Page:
Entrepreneurship education: Towards a discipline-based framework

Debra Johnson*, Justin B L Craig, Ryan Hildebrand

*Corresponding author for this work

Research output: Contribution to journalArticleResearchpeer-review

33 Citations (Scopus)


Purpose - The purpose of this exploratory research was to investigate whether: entrepreneurship in the higher education context can be distinguished by disciplined-based needs; and curricula can be developed around these needs. Design/methodology/approach - The authors reviewed the literature related to the development of professions in order to establish a sound theoretical base to distinguish disciplines that require stringent criteria, and which potentially would challenge the introduction of a more flexible curriculum that includes contemporary concepts such as entrepreneurship. The research then focused on two other groups of disciplines which lead to entrepreneurial opportunities with distinct needs in (principally) people management and intellectual property law. This discussion was couched in the occupational motivation literature. Semi-structured interviews (n = 31) were conducted with individuals randomly selected from three groups associated with an American Land Grant Research University. Additional survey data were collected from 58 respondents. Findings - The research found support for the categorization of disciplines into the framework of profession-, industry-, or invention-based entrepreneurial ventures. Originality/value - Although this is an exploratory investigation, the framework sets out clear pathways through the entrepreneurial processes and has crucial implications for a variety of stakeholders. For example: curriculum designers will be better able to understand and address the demands and vagaries of multiple disciplines; critical assumptions (that often plague those involved with technology transfer) will be able to be addressed prior to or in the early stage of the commercialization process because inventors will be better informed and prepared; equity stakeholder negotiations (particularly those that involve government-operated institutions) will be more realistic as both parties, over time, become increasingly "market-savvy" and students (tomorrow's entrepreneurs) will be better able to plan for an entrepreneurially-focused career.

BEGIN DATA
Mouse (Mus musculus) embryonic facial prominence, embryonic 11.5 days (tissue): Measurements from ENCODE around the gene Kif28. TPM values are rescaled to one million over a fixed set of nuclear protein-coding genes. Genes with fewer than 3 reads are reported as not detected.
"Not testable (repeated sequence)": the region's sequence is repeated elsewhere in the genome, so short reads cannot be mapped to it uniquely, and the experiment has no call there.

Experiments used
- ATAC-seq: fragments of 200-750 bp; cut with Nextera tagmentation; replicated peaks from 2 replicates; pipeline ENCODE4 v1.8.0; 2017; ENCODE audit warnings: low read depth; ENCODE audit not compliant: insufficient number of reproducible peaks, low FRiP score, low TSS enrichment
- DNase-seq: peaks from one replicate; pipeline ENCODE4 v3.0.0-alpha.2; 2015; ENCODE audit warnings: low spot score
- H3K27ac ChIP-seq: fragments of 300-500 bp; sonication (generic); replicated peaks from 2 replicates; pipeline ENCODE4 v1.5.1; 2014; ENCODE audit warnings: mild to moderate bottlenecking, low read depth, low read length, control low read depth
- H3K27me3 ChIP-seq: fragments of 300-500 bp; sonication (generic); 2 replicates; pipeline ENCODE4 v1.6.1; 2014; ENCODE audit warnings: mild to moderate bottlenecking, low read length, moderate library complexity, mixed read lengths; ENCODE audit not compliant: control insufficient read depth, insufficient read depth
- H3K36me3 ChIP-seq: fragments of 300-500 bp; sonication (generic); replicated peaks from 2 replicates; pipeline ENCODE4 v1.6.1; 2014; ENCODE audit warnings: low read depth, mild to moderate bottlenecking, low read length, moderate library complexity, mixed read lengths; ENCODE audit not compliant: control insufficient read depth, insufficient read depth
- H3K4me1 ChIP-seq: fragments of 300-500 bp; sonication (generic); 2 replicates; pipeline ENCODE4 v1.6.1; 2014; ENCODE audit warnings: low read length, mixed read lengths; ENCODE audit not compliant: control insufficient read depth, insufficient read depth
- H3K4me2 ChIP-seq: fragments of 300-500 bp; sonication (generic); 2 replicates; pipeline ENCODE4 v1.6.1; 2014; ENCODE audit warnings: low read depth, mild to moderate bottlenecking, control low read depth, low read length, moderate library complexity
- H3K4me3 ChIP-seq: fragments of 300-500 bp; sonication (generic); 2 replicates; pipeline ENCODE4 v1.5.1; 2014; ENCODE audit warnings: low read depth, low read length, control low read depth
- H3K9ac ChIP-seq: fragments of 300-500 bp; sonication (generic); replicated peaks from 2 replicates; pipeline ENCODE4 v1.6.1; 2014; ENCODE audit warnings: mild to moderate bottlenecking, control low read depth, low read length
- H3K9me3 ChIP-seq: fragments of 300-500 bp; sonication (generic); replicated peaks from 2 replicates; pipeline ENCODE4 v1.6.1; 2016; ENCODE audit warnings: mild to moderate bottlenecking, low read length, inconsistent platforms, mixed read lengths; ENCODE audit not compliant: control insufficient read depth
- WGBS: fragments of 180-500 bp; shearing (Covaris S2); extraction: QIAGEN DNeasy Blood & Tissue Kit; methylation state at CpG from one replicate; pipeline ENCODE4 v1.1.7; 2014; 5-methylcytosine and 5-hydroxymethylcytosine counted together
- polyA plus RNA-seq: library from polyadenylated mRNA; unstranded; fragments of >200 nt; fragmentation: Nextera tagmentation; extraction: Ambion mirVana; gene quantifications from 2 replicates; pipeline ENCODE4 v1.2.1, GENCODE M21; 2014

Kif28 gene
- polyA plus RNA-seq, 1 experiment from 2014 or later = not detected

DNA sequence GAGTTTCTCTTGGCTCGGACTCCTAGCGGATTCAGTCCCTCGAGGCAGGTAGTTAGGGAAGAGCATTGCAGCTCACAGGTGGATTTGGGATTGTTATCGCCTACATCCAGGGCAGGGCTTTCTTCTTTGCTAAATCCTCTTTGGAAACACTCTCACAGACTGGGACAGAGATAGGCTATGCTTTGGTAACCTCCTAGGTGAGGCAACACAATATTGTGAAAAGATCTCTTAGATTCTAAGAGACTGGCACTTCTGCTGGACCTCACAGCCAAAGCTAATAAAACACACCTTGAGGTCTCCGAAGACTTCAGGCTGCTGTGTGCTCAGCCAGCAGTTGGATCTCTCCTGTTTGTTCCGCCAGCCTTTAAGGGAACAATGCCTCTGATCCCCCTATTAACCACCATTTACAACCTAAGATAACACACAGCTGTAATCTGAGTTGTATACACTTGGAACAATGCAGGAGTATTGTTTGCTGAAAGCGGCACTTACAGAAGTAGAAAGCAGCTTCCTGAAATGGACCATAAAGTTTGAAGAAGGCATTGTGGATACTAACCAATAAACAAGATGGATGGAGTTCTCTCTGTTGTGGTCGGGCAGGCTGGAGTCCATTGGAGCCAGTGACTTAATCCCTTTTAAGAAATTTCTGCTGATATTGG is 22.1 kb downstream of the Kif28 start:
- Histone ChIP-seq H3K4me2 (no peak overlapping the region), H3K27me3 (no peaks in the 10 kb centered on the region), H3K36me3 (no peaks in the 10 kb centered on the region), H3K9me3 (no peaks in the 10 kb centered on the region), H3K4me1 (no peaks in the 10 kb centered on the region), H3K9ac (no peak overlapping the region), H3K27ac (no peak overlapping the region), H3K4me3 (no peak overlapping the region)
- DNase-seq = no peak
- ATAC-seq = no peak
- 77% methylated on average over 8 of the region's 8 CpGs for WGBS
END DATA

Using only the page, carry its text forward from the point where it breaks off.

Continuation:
Original languageEnglish
Pages (from-to)40-54
Number of pages15
JournalJournal of Management Development
Issue number1
Publication statusPublished - 2006
Externally publishedYes


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